Do ancient frescoes lie under plaster at St Peter’s Church?

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THOUSAND-year-old paintings may be concealed behind the plaster and paint of some of the oldest sections of St Peter’s Church.

Father Michael Phillips at St Peter's Church

A special conservator will be coming to the Island to investigate as the church begins repair work to its interior next week, a project which is expected to last three to four months.

The church learned of the possibility of the hidden treasures while in the process of getting planning permission for a £130,000 repair job to the Grade 1 listed building’s interior.

The Rector of St Peter, the Rev Michael Phillips, said it would be ‘incredible’ if the fresco artwork was found. St Peter’s is one of 12 medieval churches in the Island, with its oldest sections dating back to 1053.

While many additions and changes have been made over the years, the oldest parts may still have traces of the fresco paintings that were once common in churches before the Reformation.

A heritage department report prepared during the planning process found that there was ‘a very strong possibility that there are underlying frescos or wall paintings in parts of the church, and their loss through lack of appropriate specification, phasing and supervision of works would be unacceptable’.

The most likely sites for the medieval works would be in the sanctuary above the high altar, in the chancel and in an area currently being used as Mr Phillips’ vestry.

‘They may not be there at all,’ Mr Phillips said. ‘But they can’t take the chance of something being hacked off and lost forever.’

According to Planning Department documents related to the work, these sections have evidence of lime plaster at the higher levels ‘and these are the areas where the decoration is likely to be present’.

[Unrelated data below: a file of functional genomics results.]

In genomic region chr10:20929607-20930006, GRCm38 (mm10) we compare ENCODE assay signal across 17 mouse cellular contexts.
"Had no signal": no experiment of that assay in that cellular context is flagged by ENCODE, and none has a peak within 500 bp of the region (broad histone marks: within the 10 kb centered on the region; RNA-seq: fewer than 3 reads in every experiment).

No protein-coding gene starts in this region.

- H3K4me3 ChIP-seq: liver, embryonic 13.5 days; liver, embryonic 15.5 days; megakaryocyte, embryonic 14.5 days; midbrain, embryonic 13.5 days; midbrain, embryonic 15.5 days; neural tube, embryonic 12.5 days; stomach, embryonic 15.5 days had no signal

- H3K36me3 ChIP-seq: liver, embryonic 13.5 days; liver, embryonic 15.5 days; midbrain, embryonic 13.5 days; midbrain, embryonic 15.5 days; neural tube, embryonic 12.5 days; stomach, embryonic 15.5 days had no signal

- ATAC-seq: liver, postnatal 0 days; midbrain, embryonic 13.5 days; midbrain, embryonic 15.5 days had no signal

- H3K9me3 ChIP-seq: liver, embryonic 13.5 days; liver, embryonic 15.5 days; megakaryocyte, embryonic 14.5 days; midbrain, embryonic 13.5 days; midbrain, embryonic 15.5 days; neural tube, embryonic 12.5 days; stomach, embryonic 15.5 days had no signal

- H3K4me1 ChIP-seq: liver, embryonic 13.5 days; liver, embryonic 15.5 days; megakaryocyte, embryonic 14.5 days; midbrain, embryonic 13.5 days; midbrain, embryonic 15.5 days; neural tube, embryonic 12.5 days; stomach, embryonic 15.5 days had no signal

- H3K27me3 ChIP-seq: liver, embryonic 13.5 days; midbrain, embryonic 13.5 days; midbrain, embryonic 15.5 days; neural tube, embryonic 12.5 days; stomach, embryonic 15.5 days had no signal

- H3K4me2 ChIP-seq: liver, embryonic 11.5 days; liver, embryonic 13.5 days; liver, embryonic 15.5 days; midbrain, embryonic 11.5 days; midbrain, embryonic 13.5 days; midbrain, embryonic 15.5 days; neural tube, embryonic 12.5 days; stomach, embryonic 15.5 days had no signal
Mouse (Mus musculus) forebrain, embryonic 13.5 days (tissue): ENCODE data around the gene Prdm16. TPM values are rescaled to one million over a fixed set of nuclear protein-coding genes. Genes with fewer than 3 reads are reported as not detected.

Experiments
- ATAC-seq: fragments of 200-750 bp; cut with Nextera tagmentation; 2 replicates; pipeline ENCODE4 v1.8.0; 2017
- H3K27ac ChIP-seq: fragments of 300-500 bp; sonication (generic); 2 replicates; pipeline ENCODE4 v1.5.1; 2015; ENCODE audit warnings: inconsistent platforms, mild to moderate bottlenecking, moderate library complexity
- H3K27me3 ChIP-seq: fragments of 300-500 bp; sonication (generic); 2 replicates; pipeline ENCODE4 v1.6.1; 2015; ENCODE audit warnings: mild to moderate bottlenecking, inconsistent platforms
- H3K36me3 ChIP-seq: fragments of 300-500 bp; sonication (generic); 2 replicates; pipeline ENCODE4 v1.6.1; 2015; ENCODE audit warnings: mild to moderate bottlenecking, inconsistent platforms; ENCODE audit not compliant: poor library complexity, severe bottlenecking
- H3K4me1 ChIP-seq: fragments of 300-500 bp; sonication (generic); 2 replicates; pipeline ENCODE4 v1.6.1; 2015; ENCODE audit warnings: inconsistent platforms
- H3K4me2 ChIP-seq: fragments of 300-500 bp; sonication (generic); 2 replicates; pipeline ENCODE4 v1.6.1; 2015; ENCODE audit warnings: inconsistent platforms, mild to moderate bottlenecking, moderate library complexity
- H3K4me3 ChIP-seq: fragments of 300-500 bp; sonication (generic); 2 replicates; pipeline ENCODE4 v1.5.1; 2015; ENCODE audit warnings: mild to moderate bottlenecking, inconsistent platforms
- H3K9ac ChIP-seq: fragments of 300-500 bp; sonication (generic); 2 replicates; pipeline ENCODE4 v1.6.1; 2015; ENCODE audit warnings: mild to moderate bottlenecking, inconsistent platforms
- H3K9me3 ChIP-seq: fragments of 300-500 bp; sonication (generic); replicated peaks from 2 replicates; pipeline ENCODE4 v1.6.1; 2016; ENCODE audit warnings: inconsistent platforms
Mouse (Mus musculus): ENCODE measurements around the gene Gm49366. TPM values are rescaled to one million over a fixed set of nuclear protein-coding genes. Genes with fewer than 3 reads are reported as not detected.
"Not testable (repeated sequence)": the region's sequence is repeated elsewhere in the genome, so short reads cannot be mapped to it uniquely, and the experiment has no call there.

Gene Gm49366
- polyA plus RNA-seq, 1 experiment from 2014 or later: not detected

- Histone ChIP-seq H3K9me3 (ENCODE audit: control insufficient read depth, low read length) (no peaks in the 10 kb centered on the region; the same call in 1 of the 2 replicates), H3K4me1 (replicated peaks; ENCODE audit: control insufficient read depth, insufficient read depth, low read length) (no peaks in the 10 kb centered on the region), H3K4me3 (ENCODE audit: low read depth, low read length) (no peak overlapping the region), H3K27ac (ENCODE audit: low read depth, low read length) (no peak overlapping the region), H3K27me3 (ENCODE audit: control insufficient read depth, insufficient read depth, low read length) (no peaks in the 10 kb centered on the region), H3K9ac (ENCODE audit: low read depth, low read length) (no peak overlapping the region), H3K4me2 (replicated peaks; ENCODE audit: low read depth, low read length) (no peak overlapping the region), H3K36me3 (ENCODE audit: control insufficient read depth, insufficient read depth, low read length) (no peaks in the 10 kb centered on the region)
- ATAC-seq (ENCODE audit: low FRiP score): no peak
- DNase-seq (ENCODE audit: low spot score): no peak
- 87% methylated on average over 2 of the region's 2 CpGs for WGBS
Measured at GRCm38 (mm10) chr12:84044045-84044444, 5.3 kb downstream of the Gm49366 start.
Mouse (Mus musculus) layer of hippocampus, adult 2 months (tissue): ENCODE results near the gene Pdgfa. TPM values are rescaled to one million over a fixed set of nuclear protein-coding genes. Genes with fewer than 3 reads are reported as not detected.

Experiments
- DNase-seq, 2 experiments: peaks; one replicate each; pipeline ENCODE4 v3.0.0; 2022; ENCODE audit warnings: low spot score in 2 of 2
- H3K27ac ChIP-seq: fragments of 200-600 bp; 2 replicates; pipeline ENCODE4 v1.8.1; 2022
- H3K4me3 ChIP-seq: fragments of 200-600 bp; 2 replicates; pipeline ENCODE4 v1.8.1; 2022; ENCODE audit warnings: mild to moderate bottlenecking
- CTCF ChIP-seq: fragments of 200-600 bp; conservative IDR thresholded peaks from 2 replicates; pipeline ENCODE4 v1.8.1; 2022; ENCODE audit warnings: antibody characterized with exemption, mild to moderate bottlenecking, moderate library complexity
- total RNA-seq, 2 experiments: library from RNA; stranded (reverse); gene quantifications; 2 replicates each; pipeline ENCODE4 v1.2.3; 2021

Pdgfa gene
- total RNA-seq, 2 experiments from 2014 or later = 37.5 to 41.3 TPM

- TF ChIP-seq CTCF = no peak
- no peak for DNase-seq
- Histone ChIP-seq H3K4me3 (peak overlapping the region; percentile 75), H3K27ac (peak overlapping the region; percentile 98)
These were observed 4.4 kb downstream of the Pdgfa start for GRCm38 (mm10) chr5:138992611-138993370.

Mr Phillips added: ‘It is difficult for us to imagine in our own particular time, but churches were highly painted with pictures until the Reformation. Just like stained glass windows were developed to tell the Bible stories to an illiterate population – because in those days only the clergy could read and write – so the walls of churches were highly decorated in the manner that Orthodox churches still are today in Greece and so on.’

After Henry VIII and the Reformation, however, the colourful artwork inside churches was seen as ‘idolatrous’.

‘Instructions went out all over to whitewash or plaster over everything,’ Mr Phillips said.

‘They might have just plastered over or painted over, or they might have destroyed them first. We just don’t know because there is just no record telling us.’


To find out, a ‘wall-painting conservator’, of which there are only 14 in the UK, must be brought in. Their work will be painstaking, delicately dissolving and removing small sections of paint and plaster to see what is beneath.

‘That will take a long time,’ Mr Phillips said. ‘They will do test areas, where they know from experience where they [the frescos] are most likely to be. If any are found at all the whole lot will have to be taken off in that very slow manner.’

The less complicated repair work will begin next week and should be completed by Easter.

The church’s project will fix a damp problem caused a number of years ago when a new roof was instaled and work was done on the spire. At the time the granite did not dry out properly.

All the plaster on the interior must now be removed and the stone left to dry for ‘several’ years.

Tania Targett

By Tania Targett


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